5. Engage Scripture: This is not a place for Bible thumping. Instead, open the Bible with wide-eyed curiosity an consider what the Spirit of God has to say to us. What does the Bible say about violence, sex, justice, peace, racism, classism, blurred lines, and hard commands? Let the Bible read you versus you flatly reading the Bible.

6. Speak into Their Lives: Allow the stories to be drawn into the question, "what does this mean for us, for me?" How does Syria and Cyrus relate to my self-worth and the self-worth of others? How am I called to act in light of all this? What does this mean for me and my interactions with ________?

7. Point Them Beyond Themselves: It's important to remember that, because our encounters with these stories typically occur via television and the internet, we may be tempted to trivialize and dehumanize what is actually taking place, these stories are about real places, real people, real families, and real consequences. Our concern is rooted in a broader concern for humanity, not only a concern for our ideas, opions, and taste in pop-culture or political affiliation.

8. Remember, Nobody and Nothing Is Beyond Redemption: Jesus' hardest words were about non-violence, enemy love, and how to deal with conflict and those who act in ways we disapprove. While Christians may initially react with disgust and condemnation, we must never lose sight that there is nothing or noone beyond God's ability to transform and renew. The good news of Jesus is all things hold together in his life, death, and resurrection. This means both Syria and Cyrus, political figures and pop-star misogynists can be delivered from oppressive and irresponsible behaviors. We must pray for this to be true.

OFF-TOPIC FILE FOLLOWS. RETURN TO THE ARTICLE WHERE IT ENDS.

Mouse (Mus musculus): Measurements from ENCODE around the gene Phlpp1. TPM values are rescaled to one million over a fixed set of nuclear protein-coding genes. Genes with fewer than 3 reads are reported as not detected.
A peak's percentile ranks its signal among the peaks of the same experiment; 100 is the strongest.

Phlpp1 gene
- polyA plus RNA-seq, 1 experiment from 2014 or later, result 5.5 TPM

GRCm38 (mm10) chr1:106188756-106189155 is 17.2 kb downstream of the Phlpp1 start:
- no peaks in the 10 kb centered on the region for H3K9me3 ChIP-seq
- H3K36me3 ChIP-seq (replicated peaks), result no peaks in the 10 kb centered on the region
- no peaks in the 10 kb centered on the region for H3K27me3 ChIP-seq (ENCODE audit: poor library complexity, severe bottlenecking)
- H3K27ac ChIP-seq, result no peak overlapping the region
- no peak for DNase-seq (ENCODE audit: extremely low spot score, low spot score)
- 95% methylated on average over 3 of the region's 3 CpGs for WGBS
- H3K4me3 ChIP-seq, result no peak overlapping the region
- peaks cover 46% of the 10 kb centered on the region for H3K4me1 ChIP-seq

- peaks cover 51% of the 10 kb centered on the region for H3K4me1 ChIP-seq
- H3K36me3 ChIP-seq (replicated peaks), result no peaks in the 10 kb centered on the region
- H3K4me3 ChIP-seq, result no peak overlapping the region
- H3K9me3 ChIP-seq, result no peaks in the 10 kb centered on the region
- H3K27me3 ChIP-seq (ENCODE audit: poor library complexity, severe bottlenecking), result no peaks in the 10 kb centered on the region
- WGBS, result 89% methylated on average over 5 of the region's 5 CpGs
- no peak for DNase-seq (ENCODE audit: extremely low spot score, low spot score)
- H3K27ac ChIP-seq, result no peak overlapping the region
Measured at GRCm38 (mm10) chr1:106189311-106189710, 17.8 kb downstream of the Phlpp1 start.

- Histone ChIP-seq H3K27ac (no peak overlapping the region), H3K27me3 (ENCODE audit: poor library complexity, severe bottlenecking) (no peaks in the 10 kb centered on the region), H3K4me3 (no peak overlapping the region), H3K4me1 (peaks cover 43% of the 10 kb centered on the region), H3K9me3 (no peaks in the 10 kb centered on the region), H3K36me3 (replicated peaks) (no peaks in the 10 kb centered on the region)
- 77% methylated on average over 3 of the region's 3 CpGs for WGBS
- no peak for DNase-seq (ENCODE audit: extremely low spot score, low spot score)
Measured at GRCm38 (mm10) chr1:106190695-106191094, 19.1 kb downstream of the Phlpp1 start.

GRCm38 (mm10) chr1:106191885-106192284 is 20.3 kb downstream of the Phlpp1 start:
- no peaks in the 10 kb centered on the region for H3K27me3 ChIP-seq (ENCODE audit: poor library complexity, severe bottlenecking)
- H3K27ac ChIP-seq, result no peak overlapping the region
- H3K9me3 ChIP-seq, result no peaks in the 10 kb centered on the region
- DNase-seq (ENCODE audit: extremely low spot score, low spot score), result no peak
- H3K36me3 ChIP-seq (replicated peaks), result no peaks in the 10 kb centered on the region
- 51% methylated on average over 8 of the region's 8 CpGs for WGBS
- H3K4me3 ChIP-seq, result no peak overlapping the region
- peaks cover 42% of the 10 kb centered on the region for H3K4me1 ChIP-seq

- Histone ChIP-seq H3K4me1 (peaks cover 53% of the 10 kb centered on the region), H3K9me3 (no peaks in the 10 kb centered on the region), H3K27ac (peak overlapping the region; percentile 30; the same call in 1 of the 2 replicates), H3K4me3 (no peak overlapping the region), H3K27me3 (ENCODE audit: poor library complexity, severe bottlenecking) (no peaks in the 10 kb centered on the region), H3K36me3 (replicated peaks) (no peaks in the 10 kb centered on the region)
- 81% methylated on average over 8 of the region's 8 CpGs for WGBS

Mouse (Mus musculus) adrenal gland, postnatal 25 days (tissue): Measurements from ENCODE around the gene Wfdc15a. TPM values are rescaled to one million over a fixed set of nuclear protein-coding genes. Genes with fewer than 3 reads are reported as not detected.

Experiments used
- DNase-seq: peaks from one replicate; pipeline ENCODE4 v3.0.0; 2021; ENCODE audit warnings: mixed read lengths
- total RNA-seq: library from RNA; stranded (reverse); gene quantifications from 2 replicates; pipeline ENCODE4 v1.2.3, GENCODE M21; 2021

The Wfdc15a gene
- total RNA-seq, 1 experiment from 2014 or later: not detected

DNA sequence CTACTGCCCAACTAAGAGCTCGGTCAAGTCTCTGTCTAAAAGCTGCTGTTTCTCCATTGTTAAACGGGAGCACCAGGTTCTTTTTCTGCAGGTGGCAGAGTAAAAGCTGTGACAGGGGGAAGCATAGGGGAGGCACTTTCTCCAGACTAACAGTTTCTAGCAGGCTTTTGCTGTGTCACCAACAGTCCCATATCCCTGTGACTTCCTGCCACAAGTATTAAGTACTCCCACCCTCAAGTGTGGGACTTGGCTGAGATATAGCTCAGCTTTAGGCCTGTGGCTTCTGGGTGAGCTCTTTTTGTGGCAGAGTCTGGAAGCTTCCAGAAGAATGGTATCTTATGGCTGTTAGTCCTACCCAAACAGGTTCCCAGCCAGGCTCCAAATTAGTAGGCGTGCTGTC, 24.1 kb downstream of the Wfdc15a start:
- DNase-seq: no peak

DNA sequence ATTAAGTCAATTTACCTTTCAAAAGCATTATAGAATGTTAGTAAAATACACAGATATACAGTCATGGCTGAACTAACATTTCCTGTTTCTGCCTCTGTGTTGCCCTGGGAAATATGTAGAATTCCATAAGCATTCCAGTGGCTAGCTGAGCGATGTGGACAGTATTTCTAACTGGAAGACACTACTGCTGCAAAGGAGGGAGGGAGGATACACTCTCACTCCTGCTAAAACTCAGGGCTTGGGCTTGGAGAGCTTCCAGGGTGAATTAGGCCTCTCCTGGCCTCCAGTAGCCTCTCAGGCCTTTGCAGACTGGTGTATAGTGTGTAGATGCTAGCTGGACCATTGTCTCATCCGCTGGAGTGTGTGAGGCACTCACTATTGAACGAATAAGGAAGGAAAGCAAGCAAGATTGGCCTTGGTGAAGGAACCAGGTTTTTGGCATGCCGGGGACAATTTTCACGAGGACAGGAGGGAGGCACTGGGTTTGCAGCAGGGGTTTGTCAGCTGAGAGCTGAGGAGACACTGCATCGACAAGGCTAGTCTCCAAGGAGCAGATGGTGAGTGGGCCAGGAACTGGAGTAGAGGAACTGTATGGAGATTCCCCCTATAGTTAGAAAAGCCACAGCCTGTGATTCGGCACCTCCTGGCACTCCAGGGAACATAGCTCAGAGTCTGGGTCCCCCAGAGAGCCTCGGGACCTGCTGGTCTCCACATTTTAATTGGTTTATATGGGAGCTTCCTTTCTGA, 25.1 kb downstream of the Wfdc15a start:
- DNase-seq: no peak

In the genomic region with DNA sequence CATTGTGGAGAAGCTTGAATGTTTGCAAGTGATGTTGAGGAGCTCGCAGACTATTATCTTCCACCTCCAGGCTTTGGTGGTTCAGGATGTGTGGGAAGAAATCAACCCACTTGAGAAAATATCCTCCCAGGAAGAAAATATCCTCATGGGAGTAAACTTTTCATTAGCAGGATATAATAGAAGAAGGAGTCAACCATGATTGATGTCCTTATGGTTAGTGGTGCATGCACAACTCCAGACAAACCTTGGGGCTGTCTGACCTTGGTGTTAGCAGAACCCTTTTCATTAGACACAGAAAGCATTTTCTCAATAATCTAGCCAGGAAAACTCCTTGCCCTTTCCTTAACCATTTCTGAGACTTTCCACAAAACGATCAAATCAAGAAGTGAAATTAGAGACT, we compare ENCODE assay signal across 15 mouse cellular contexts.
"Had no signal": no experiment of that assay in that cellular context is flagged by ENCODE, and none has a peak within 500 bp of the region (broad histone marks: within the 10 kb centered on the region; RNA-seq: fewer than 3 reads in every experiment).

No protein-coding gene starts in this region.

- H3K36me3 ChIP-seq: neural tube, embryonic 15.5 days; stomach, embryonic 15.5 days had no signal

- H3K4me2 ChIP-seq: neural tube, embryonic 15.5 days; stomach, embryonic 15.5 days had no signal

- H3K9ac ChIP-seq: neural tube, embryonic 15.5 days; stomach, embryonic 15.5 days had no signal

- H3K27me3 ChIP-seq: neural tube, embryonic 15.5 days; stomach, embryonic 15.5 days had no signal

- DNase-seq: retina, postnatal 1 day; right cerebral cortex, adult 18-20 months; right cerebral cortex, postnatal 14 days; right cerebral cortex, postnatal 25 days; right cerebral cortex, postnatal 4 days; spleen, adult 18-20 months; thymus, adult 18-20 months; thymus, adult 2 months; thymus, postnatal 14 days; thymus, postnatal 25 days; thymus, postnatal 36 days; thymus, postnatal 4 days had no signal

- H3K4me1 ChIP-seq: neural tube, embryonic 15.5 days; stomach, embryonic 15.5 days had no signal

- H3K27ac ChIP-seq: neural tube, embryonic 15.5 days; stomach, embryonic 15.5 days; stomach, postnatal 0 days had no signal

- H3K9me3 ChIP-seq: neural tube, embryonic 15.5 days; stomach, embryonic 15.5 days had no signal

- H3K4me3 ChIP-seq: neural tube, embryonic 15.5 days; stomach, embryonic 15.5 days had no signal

9. Above All, Love and Pray: Consider what this means for us as a people of God here and there, near and far. How can we love our neighbors on stage in Brooklyn and on the streets in Syria? We must at least pray.

10. Rinse and Repeat: Always be sensitive to the issues bubbling up locally and globally. Listen to what youth and young adults consider relevant and important and talk about that. Pray God gives you the eyes to see and the ears to hear how the kingdom of God is breaking open all around you...and them...and all of us!

Growing List of Helpful Resources (links here does not suggest endorsement)

Dinner Table Discussion Guide and Scripture References

Prayer for Syria: World Communion of Reformed Churches

PCUSA Partners Call for No Military Action in Syria

Which Bad Syria Option Do You Prefer? (Via NPR)

9 Questions About Syria You Were Embarassed to Ask

Obama: Syrian Gov't Carried Out Chemical Attack via NPR

Intelligence on Chemical Weapons 'No Slam Dunk" via Huffington Post

Vimeo by Fareed Zamaria: "Stay Out of Syria"

Syria Crisis: UK Puts Forward UN Proposal via BBC

PCUSA Office of Public Wittness: Letter to President Obama

An Open Letter to Miley Cyrus

What Miley Cyrus Did Was Disgusting- But Not for Reasons You Might Think via Huffington Post (warning: expletives)

How to Talk to Your Sons About Robin Thicke by Casey Thompson